Accordingly, the Hearing Panel correctly sustained charges 1 (filing a retainer statement with OCA in 2003 which falsely stated that Mrs. Leskinen retained his firm), 2 (filing an affirmation with OCA which falsely stated that the delay in filing the retainer was due to an administrative error), 4 (making a false statement by submitting a proposed infant's compromise order seeking payment of the full attorneys fees pursuant to a non-existent retainer agreement), 5 (filing a petition signed by Mrs. Leskinen which falsely stated that she retained his firm), 6 (making a false statement by submitting an affidavit in support of the infant's compromise order which requested that all legal fees be paid to respondent' firm and that his firm had been retained), 7 (engaging in conduct involving dishonesty by sending Mrs. Leskinen an October 21, 2003 letter asking her to sign a new copy of the retainer agreement allegedly signed on September 10, 1998), 8 (making a false statement by submitting a revised proposed infant's compromise order seeking payment of the full attorneys fees pursuant to a non-existent retainer), 13 (making false statements of fact by testifying at the August 10, 2005 sanction hearing about a non-existent retainer agreement), and 14 (testifying falsely at the Committee's depositions regarding the non-existent retainer agreement, the delay in filing a retainer statement with OCA and the purported destruction of that retainer agreement).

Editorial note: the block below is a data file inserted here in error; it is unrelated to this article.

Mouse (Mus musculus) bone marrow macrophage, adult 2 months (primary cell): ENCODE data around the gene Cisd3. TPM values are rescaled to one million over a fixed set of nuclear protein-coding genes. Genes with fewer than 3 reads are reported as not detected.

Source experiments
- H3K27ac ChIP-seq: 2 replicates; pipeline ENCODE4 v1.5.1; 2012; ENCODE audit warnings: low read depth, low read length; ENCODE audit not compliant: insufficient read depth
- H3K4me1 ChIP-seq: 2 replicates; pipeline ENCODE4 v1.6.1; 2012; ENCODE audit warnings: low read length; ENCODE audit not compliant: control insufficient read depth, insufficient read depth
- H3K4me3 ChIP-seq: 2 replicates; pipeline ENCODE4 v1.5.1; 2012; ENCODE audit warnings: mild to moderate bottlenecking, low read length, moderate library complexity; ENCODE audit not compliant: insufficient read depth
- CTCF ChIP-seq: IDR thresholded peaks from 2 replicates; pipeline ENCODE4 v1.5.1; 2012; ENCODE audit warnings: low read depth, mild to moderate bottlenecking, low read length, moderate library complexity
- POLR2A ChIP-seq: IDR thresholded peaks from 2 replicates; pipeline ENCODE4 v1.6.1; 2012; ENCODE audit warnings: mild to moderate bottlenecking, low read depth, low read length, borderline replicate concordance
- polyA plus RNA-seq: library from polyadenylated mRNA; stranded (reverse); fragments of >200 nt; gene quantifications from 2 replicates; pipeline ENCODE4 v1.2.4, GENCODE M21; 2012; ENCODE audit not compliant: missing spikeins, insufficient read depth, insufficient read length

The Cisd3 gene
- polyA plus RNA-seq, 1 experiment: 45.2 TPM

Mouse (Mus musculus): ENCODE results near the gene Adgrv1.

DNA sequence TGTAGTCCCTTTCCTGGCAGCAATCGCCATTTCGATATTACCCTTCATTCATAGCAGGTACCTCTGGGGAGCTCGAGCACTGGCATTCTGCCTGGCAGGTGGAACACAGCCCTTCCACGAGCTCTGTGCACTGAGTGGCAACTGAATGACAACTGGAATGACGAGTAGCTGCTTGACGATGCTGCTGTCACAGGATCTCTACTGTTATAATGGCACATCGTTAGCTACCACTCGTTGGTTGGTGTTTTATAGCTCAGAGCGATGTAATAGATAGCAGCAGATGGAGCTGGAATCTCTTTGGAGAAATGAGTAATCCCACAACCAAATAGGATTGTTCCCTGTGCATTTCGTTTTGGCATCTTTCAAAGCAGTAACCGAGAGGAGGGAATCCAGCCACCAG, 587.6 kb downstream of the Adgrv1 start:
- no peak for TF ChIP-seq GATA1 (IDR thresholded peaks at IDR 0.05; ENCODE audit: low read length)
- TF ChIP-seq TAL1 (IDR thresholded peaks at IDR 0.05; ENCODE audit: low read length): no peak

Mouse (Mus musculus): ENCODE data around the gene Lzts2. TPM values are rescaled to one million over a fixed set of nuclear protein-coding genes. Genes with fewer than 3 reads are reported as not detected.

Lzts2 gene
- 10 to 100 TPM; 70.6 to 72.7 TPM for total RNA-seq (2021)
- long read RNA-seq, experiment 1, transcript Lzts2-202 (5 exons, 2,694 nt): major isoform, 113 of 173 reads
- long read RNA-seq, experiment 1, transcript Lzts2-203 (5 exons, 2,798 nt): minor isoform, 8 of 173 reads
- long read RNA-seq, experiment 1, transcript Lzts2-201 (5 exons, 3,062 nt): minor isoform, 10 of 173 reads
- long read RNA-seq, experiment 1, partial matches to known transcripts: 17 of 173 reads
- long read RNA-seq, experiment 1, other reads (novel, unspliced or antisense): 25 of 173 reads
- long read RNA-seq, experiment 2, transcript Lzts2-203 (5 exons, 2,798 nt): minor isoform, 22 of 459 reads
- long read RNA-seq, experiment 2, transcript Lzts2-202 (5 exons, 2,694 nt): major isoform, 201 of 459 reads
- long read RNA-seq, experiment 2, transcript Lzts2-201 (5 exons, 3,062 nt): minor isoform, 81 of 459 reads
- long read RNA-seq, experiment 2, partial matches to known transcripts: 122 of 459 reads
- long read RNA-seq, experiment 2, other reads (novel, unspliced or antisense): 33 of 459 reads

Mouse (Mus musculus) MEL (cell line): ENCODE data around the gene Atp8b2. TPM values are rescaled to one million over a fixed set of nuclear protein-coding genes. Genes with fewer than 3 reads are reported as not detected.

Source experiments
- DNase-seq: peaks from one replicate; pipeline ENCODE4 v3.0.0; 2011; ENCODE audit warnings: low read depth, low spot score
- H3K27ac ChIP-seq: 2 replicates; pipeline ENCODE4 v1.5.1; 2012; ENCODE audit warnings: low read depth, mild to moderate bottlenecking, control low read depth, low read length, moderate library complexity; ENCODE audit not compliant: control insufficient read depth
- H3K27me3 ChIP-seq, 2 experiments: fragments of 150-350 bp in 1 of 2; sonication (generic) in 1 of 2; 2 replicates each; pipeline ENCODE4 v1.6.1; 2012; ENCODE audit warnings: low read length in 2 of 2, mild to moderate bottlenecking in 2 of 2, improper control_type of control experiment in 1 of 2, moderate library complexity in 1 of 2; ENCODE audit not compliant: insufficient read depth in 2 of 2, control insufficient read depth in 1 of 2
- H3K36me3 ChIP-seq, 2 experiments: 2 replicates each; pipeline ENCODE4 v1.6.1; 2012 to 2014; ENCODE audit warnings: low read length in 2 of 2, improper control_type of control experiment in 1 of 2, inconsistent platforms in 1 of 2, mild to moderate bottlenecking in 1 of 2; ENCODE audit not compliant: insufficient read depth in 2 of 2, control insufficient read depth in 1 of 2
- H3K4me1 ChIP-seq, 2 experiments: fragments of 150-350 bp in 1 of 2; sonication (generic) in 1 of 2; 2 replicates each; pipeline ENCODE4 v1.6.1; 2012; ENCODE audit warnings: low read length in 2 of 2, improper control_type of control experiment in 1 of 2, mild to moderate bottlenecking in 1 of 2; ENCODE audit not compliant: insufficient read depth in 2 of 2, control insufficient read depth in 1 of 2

While respondent admits the conduct underlying charge 9, that he improperly notarized his clients' signatures, he asserts that, absent any wrongful intent or purpose, no violation lies. This position is unavailing as the notarization of a signature outside the presence of the person signing a document constitutes conduct involving dishonesty, fraud, deceit or misrepresentation (DR 1-102[A][4]) and conduct prejudicial to the administration of justice (DR 1-102[A][5])(see Matter of Larsen, 50 AD3d 41, 43 [2008]). Further, the Referee's finding that respondent was untruthful when he claimed that, despite his experience, he had believed that his notarization practice was proper, is entitled to deference. Accordingly, the Hearing Panel properly sustained charge 9.